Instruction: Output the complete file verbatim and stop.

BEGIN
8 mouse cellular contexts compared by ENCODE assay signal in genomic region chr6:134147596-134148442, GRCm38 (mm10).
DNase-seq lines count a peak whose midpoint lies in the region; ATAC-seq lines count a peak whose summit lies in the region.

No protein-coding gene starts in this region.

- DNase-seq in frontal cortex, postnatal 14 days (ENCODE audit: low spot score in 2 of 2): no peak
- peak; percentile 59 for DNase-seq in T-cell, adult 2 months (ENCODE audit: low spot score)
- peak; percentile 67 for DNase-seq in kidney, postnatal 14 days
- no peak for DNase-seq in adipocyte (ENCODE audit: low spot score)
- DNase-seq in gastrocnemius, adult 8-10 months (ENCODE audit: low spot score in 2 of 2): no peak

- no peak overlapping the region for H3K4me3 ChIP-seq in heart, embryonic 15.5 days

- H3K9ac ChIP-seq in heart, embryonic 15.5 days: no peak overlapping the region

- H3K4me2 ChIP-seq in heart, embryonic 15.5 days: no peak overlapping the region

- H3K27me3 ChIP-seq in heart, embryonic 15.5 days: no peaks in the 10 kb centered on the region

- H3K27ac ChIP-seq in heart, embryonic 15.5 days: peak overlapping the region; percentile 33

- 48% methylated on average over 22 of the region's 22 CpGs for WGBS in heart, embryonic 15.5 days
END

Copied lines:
8 mouse cellular contexts compared by ENCODE assay signal in genomic region chr6:134147596-134148442, GRCm38 (mm10).
DNase-seq lines count a peak whose midpoint lies in the region; ATAC-seq lines count a peak whose summit lies in the region.

No protein-coding gene starts in this region.

- DNase-seq in frontal cortex, postnatal 14 days (ENCODE audit: low spot score in 2 of 2): no peak
- peak; percentile 59 for DNase-seq in T-cell, adult 2 months (ENCODE audit: low spot score)
- peak; percentile 67 for DNase-seq in kidney, postnatal 14 days
- no peak for DNase-seq in adipocyte (ENCODE audit: low spot score)
- DNase-seq in gastrocnemius, adult 8-10 months (ENCODE audit: low spot score in 2 of 2): no peak

- no peak overlapping the region for H3K4me3 ChIP-seq in heart, embryonic 15.5 days

- H3K9ac ChIP-seq in heart, embryonic 15.5 days: no peak overlapping the region

- H3K4me2 ChIP-seq in heart, embryonic 15.5 days: no peak overlapping the region

- H3K27me3 ChIP-seq in heart, embryonic 15.5 days: no peaks in the 10 kb centered on the region

- H3K27ac ChIP-seq in heart, embryonic 15.5 days: peak overlapping the region; percentile 33

- 48% methylated on average over 22 of the region's 22 CpGs for WGBS in heart, embryonic 15.5 days